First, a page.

Byword in Filipiniana turns 70 | Lifestyle.INQ

OCTOBER 27, 2022

UPDATE the classic white shirt and jeans with a lace cutwork blouse

When Tesoro’s Philippine Handicrafts marked the birth centennial of its founder, Salud Tesoro, members of Manila’s café society went to the celebration in their Filipiniana finery.


While the famous store itself is turning 70 this year, the second-generation Tesoro is producing items that appeal more to a younger market.


Maria Isabel Tesoro, CEO and the youngest of Doña Salud’s nine children, wore a shift wrapped with a jusi-piña shoulder kerchief. She explained that she modernized the traditional alampay, or shawl, with a streamlined cut. It could be draped on a basic dress to make it formal for an after-office party. Still, the shawl maintains the traditional embroidered lace with cutouts and filled needlework.


Moreover, it can be paired with a kamagong wrist bag or minaudières made of water snakeskin or sinamay with hand-beaded clasps.


“Tesoro’s ceaselessly develops new designs and concepts while maintaining our core collection of handicrafts,” said Maria Isabel.


Her mother started the business in 1945 as Sally’s Gift Shop in the old Manila business hub of Escolta. Her father, Nestor, worked at the back of the house handling the finances, while Salud dealt with the clients.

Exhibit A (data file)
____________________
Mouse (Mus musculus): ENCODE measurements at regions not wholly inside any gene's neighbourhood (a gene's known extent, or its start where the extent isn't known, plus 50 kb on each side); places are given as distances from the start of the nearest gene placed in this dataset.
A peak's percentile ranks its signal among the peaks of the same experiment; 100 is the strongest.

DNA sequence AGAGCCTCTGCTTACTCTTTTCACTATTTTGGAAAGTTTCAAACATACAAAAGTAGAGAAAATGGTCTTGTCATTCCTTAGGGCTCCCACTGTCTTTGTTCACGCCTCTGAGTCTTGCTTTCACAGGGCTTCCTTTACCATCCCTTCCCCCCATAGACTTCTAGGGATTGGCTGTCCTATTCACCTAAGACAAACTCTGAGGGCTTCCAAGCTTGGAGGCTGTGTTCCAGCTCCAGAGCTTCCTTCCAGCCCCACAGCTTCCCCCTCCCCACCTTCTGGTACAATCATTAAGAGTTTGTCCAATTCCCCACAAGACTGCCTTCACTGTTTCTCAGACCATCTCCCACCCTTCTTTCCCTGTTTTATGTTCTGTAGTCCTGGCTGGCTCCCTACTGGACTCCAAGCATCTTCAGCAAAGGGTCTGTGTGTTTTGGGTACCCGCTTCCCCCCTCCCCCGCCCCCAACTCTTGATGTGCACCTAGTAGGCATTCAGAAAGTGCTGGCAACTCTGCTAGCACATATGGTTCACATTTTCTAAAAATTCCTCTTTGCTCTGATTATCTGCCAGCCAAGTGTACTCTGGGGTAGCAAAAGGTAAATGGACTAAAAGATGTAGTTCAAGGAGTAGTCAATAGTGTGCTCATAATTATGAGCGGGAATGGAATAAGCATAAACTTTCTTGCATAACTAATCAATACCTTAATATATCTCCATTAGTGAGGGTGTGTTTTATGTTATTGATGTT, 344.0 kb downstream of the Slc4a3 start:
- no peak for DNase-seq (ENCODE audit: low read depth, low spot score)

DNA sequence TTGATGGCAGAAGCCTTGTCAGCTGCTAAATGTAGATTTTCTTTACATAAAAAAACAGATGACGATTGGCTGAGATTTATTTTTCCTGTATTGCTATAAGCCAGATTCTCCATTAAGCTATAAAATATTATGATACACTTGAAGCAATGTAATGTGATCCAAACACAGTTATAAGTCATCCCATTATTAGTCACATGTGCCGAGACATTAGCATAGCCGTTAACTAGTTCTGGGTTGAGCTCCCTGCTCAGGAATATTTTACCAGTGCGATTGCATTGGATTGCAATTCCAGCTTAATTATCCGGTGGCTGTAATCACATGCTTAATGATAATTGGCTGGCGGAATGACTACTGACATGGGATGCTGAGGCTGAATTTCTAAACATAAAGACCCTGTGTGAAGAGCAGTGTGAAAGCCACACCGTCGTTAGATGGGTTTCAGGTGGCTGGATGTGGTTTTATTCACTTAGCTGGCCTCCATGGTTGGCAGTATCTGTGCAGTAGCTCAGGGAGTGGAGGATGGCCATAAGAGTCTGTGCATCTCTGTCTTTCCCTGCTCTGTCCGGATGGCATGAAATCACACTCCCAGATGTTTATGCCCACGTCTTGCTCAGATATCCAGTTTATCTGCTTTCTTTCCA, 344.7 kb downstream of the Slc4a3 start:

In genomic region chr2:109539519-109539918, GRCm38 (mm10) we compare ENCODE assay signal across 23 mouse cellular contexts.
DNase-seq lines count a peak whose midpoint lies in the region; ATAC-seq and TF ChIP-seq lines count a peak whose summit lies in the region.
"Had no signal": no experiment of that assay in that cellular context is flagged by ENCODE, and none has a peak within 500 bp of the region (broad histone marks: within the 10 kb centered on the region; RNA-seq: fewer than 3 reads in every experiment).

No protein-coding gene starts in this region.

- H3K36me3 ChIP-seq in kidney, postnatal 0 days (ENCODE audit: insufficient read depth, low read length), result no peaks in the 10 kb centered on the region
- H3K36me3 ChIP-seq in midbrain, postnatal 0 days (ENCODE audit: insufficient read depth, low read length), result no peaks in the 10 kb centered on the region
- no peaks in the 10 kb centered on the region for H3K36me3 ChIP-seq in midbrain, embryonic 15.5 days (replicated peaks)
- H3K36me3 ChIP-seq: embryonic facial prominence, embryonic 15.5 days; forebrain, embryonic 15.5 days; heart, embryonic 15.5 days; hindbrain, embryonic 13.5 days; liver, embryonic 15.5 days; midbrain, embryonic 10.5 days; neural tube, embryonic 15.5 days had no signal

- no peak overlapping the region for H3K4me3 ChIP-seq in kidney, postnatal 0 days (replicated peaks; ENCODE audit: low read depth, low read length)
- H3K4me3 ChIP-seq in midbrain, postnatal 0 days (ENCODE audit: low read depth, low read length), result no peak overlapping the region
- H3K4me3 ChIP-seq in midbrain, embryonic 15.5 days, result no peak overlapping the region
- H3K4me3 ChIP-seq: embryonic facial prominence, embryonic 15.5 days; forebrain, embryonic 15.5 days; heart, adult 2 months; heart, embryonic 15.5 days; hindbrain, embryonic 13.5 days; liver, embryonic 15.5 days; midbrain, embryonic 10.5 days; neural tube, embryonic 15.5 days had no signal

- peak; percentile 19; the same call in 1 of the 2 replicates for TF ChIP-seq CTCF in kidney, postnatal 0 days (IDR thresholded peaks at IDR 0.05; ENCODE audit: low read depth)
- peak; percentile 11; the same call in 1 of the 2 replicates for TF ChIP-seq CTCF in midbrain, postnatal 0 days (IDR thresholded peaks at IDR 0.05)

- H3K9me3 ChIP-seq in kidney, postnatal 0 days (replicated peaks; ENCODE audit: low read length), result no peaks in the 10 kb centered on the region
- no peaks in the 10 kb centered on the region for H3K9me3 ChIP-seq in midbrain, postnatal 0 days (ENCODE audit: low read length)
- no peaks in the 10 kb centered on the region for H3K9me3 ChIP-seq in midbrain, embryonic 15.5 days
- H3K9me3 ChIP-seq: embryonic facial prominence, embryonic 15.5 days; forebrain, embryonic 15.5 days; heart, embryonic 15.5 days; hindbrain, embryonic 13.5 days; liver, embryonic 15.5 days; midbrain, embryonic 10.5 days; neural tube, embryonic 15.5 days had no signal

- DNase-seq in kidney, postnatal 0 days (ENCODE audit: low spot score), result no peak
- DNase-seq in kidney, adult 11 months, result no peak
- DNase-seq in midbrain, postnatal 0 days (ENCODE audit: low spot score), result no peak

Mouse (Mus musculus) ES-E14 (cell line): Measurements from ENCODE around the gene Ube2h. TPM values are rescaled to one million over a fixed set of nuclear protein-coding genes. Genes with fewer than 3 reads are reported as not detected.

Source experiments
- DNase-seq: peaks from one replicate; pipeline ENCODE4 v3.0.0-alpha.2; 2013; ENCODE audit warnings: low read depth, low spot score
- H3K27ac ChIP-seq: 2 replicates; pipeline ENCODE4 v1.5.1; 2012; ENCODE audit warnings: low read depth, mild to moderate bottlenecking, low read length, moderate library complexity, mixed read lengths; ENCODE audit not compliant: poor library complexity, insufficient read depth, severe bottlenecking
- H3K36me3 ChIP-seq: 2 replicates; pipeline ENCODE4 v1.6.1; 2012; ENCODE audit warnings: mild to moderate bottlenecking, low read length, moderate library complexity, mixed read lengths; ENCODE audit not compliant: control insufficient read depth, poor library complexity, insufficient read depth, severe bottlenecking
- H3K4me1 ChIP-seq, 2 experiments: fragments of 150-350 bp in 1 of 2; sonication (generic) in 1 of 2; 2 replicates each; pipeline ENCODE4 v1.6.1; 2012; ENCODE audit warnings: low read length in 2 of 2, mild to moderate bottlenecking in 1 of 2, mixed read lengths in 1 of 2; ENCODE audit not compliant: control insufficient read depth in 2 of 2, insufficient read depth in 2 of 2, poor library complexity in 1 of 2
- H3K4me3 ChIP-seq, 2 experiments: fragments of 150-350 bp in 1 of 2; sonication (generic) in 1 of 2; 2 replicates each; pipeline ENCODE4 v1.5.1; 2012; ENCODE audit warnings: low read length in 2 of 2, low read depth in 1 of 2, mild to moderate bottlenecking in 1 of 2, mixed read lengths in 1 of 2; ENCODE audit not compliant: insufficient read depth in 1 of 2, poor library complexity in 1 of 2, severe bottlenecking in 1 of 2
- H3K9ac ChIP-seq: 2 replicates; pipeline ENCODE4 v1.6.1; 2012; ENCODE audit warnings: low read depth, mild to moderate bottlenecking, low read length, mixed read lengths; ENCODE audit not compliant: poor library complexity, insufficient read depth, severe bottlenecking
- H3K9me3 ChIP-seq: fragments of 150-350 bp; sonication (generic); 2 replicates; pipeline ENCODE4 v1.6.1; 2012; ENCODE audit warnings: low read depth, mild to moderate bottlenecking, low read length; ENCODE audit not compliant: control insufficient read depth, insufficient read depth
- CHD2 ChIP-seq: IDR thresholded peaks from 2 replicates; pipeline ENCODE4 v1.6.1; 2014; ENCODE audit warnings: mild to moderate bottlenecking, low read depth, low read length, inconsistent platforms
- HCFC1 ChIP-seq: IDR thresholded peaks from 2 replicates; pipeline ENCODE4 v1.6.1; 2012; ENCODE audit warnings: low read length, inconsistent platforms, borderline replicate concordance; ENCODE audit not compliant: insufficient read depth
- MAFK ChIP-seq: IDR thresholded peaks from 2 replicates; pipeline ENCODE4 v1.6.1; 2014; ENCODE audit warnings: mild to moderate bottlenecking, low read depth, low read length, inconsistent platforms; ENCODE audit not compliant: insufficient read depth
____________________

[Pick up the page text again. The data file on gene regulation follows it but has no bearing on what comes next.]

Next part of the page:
The store was renamed Tesoro’s when it adapted the one-stop-shop concept of handicrafts, clothes and food items made by artisans from all over the Philippines.


“Mom was intuitive. She always thought of what the market wanted,” Maria Isabel recounted.


Evelyn Lim-Forbes recalled that her father P.L. Lim sold laces to Salud before he became an industrialist: “She understood the vision—to continue to sell the best of what the Filipinos made.”


American missionary Donna Lyons, who has been living in the Philippines since 1965, was a regular customer in all the Tesoro’s branches. The expat remembered Salud standing behind the cash register, educating customers on the tradition behind the store’s items.


“She sat patiently, explaining about the culture,” said Donna. “She taught me how callado and the hats were made. I learned to tell the different kinds of wood just by looking. My house is filled with Filipino products that it looks like the store. When I host dinner, I use native tableware. I have a house in the States, and it’s filled with Filipiniana. The best way to promote the country is to get the foreigners to enjoy the local crafts.”




This year, Tesoro’s relaunched its Makati store with a new building façade, adorned with embroidery patterns on the skin and capiz shell balls on the canopy. It also introduced Tommy’s Café, a coffee shop where customers can enjoy local brews with pastries.


Aside from running the family business, Maria Isabel is in charge of product development. One of the innovations is to incorporate traditional fabric designs such as the pis from Cotabato, the insukit from Abra and the inabel from Ilocos in canvas totes, mugs, tumblers, pencil cases and liquor shot glasses.


Basket and mat weaves find their way to lacquered capiz shell and resin frames, trays and holders.